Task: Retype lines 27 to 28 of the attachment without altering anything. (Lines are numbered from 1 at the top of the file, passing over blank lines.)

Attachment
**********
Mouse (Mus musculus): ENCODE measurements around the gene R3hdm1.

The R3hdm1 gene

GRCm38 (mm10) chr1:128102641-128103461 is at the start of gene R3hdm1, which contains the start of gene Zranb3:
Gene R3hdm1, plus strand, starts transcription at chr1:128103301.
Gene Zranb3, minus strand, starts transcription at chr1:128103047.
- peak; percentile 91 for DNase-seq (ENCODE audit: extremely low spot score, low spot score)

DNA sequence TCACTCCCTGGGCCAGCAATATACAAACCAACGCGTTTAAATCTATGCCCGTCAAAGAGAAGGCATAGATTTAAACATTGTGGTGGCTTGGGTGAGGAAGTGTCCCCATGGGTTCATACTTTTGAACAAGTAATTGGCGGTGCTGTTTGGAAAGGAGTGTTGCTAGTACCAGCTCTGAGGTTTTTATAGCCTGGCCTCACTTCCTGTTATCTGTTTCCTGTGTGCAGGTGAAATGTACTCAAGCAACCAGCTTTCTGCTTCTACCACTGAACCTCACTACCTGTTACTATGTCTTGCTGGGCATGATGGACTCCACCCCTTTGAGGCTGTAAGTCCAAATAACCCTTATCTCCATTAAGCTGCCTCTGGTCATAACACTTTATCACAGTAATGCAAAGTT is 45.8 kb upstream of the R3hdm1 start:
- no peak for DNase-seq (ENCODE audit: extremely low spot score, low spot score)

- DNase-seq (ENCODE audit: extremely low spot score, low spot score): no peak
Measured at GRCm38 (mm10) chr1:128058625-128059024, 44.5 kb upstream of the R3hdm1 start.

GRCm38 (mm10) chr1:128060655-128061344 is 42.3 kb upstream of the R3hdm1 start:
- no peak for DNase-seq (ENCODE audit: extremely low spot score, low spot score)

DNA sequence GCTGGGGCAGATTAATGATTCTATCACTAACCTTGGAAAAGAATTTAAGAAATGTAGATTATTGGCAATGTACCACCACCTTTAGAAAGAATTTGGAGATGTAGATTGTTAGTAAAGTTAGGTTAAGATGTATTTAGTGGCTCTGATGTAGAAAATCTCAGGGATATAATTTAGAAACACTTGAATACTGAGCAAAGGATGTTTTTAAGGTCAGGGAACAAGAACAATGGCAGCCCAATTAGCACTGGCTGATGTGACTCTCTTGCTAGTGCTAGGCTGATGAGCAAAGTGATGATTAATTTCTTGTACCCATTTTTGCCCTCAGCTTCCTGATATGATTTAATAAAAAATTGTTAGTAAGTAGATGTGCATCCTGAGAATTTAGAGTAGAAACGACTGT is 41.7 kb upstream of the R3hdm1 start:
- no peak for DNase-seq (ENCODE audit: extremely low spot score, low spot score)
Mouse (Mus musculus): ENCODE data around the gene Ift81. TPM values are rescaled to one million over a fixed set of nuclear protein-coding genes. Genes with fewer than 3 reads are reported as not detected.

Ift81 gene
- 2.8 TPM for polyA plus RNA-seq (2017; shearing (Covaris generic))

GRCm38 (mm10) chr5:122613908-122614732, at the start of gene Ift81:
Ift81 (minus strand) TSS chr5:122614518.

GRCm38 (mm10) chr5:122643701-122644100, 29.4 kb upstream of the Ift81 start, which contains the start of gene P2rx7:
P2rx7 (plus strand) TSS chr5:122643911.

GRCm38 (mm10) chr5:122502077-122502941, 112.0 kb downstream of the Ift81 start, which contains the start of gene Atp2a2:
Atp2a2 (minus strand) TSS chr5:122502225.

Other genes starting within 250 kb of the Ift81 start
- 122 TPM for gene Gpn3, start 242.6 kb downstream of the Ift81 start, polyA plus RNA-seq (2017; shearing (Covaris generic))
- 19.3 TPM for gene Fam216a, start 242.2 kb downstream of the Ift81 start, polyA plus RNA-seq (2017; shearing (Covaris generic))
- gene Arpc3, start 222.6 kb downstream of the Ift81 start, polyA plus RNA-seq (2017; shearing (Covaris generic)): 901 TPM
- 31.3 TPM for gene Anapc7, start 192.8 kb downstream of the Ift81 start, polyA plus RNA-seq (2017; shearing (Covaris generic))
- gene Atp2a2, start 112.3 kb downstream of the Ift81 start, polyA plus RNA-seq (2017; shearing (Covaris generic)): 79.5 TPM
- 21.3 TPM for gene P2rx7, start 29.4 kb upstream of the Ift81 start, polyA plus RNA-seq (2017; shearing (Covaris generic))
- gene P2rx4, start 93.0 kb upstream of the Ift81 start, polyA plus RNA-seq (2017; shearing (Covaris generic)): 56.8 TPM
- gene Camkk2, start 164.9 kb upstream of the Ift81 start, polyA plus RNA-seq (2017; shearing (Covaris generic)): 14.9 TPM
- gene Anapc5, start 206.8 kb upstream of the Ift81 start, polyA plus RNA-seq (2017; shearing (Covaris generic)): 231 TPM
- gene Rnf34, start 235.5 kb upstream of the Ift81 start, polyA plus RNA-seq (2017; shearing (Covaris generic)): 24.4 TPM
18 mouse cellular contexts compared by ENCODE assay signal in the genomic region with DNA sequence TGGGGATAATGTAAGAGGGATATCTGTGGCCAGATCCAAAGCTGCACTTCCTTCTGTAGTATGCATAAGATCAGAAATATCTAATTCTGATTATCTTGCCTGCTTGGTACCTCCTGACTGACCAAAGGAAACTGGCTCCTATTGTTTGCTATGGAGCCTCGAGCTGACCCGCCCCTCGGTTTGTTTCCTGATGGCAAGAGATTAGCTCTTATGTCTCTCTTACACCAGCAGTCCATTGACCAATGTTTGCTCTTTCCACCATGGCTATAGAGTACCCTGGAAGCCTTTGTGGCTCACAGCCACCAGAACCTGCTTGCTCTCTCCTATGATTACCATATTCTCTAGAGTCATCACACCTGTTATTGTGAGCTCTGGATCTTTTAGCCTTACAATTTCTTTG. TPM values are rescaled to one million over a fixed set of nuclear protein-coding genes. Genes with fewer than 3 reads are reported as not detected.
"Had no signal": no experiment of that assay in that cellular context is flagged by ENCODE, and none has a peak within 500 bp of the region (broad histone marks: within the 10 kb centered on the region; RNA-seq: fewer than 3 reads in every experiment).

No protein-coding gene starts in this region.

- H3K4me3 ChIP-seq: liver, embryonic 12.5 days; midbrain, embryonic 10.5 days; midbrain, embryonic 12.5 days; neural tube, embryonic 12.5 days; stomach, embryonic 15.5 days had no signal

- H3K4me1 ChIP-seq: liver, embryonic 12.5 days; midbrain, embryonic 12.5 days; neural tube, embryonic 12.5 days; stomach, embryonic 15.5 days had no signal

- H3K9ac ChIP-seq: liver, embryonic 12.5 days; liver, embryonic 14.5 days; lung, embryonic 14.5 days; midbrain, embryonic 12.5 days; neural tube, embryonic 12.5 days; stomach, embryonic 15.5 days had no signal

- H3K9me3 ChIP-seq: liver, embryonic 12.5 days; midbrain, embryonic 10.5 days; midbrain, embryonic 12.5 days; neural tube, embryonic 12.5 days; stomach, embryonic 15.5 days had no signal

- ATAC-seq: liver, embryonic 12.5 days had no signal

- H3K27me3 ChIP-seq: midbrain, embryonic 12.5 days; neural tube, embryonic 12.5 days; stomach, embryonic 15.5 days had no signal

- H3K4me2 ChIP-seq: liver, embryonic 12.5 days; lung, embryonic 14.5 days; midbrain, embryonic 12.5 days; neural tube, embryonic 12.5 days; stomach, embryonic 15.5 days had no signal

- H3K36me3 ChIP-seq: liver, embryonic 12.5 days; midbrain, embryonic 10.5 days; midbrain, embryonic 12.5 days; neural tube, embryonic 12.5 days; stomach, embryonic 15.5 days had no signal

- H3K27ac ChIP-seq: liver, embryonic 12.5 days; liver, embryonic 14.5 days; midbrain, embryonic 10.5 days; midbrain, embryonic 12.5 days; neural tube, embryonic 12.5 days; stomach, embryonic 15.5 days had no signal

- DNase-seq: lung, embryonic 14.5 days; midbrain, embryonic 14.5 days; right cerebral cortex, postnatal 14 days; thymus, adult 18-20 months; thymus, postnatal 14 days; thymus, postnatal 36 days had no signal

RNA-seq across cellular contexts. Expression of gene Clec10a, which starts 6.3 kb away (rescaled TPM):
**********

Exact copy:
- gene Arpc3, start 222.6 kb downstream of the Ift81 start, polyA plus RNA-seq (2017; shearing (Covaris generic)): 901 TPM
- 31.3 TPM for gene Anapc7, start 192.8 kb downstream of the Ift81 start, polyA plus RNA-seq (2017; shearing (Covaris generic))